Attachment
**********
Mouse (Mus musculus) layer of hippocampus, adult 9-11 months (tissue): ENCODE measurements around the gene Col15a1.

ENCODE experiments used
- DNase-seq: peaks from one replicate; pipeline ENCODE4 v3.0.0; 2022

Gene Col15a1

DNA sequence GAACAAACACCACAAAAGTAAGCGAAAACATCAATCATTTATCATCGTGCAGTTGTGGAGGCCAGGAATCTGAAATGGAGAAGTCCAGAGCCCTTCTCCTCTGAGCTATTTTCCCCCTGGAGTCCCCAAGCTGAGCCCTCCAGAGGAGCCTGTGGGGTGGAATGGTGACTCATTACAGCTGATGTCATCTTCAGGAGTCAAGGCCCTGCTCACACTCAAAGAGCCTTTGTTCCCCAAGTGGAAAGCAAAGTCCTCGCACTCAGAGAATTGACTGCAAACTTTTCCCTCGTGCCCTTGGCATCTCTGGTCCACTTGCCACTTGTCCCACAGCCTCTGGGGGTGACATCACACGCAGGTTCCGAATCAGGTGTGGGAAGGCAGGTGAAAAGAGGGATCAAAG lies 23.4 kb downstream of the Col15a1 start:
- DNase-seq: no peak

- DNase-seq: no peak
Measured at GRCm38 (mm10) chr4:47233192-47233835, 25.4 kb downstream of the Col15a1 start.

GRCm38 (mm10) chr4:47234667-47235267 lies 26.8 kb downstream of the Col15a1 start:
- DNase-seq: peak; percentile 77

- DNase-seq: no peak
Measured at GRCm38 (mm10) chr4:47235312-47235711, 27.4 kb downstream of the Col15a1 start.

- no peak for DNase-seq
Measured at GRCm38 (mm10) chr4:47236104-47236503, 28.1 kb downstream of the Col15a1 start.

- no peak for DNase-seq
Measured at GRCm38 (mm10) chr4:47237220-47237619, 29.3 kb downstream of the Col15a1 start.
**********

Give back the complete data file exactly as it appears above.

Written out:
Mouse (Mus musculus) layer of hippocampus, adult 9-11 months (tissue): ENCODE measurements around the gene Col15a1.

ENCODE experiments used
- DNase-seq: peaks from one replicate; pipeline ENCODE4 v3.0.0; 2022

Gene Col15a1

DNA sequence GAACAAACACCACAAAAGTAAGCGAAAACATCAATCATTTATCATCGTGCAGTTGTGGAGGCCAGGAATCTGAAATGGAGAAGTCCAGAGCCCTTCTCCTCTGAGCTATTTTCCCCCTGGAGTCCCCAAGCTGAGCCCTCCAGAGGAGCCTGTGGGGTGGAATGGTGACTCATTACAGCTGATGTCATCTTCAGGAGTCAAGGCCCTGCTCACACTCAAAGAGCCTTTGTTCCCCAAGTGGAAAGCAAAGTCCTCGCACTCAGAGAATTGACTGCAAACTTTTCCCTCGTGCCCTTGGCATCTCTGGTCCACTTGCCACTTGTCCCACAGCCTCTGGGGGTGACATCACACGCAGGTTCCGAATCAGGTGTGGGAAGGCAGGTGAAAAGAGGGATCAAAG lies 23.4 kb downstream of the Col15a1 start:
- DNase-seq: no peak

- DNase-seq: no peak
Measured at GRCm38 (mm10) chr4:47233192-47233835, 25.4 kb downstream of the Col15a1 start.

GRCm38 (mm10) chr4:47234667-47235267 lies 26.8 kb downstream of the Col15a1 start:
- DNase-seq: peak; percentile 77

- DNase-seq: no peak
Measured at GRCm38 (mm10) chr4:47235312-47235711, 27.4 kb downstream of the Col15a1 start.

- no peak for DNase-seq
Measured at GRCm38 (mm10) chr4:47236104-47236503, 28.1 kb downstream of the Col15a1 start.

- no peak for DNase-seq
Measured at GRCm38 (mm10) chr4:47237220-47237619, 29.3 kb downstream of the Col15a1 start.